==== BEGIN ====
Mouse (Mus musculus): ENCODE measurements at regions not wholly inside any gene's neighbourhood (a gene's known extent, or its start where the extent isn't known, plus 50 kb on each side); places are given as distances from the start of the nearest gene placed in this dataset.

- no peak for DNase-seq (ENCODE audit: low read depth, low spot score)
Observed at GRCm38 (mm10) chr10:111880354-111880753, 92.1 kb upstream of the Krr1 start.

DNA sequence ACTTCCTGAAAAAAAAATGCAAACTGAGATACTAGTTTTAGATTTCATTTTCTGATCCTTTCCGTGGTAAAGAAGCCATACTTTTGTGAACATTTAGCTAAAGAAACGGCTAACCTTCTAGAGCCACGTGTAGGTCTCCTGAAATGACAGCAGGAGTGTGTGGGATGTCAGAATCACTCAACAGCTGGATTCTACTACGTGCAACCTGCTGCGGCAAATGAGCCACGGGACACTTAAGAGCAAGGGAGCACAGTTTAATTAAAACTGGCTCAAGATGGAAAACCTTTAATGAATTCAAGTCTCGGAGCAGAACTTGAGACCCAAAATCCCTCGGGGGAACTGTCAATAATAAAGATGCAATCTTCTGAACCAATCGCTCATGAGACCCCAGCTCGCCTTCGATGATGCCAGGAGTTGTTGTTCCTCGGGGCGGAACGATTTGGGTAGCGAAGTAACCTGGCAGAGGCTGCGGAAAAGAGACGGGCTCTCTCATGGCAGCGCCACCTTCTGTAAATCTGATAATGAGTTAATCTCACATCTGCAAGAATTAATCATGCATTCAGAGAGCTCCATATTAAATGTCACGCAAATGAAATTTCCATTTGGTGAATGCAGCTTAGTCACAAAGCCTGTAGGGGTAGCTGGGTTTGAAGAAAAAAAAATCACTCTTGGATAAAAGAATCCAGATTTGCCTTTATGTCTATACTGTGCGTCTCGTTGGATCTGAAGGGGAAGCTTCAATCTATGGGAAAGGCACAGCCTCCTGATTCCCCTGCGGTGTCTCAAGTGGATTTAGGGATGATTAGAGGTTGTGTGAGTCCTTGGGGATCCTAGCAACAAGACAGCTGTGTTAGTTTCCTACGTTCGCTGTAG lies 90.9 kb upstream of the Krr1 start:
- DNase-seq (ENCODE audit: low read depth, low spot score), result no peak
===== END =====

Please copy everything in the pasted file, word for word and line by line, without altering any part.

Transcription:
Mouse (Mus musculus): ENCODE measurements at regions not wholly inside any gene's neighbourhood (a gene's known extent, or its start where the extent isn't known, plus 50 kb on each side); places are given as distances from the start of the nearest gene placed in this dataset.

- no peak for DNase-seq (ENCODE audit: low read depth, low spot score)
Observed at GRCm38 (mm10) chr10:111880354-111880753, 92.1 kb upstream of the Krr1 start.

DNA sequence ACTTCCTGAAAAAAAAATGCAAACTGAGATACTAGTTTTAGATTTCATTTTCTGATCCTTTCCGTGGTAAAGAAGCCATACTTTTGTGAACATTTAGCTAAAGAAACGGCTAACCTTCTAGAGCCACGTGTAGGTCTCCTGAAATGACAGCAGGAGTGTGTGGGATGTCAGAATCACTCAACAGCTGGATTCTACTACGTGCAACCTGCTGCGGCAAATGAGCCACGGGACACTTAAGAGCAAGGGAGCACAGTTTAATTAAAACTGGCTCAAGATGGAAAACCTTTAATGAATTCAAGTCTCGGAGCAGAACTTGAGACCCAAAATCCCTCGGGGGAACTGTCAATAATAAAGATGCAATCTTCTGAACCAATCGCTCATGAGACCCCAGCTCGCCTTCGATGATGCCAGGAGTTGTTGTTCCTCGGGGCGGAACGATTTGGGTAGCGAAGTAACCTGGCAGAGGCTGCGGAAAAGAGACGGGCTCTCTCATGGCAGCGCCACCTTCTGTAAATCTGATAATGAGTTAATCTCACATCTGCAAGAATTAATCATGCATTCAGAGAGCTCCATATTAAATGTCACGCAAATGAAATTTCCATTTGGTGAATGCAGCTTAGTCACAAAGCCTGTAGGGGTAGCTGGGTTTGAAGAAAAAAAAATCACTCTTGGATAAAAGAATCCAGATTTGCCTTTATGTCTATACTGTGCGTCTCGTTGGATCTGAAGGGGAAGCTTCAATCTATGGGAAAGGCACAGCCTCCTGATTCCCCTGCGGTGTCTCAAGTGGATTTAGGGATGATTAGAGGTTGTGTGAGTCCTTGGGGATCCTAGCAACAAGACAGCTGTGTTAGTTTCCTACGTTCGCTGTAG lies 90.9 kb upstream of the Krr1 start:
- DNase-seq (ENCODE audit: low read depth, low spot score), result no peak